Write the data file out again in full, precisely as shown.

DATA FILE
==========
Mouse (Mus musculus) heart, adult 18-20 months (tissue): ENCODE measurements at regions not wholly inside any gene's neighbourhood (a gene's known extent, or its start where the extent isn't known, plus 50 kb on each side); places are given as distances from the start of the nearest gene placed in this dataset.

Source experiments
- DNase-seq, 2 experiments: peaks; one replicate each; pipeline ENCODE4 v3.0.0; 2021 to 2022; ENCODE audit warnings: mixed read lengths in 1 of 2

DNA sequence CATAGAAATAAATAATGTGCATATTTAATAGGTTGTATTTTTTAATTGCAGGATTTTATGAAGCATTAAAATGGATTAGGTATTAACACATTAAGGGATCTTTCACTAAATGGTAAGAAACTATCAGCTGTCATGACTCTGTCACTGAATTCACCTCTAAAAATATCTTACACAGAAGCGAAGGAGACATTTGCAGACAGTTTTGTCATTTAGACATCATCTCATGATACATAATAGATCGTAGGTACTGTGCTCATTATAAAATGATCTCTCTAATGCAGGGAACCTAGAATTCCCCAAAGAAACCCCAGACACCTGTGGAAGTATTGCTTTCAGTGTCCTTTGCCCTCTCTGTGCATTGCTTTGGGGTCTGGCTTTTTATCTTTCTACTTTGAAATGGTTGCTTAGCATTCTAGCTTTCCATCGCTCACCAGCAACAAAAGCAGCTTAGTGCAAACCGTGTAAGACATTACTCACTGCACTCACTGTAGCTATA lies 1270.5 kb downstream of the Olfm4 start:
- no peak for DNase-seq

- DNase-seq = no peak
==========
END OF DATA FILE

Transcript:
Mouse (Mus musculus) heart, adult 18-20 months (tissue): ENCODE measurements at regions not wholly inside any gene's neighbourhood (a gene's known extent, or its start where the extent isn't known, plus 50 kb on each side); places are given as distances from the start of the nearest gene placed in this dataset.

Source experiments
- DNase-seq, 2 experiments: peaks; one replicate each; pipeline ENCODE4 v3.0.0; 2021 to 2022; ENCODE audit warnings: mixed read lengths in 1 of 2

DNA sequence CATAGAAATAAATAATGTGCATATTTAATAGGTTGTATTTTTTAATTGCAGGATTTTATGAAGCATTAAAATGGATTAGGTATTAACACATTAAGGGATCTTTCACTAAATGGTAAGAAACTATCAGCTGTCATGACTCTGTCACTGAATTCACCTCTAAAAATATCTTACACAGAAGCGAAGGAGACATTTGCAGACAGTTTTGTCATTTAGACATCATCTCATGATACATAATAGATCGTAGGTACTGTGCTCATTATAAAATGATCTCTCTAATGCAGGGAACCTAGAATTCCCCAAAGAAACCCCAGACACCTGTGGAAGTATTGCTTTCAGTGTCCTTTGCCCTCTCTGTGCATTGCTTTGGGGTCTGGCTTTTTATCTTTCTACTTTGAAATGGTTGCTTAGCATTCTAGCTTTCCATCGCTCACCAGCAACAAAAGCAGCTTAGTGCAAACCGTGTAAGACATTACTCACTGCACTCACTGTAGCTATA lies 1270.5 kb downstream of the Olfm4 start:
- no peak for DNase-seq

- DNase-seq = no peak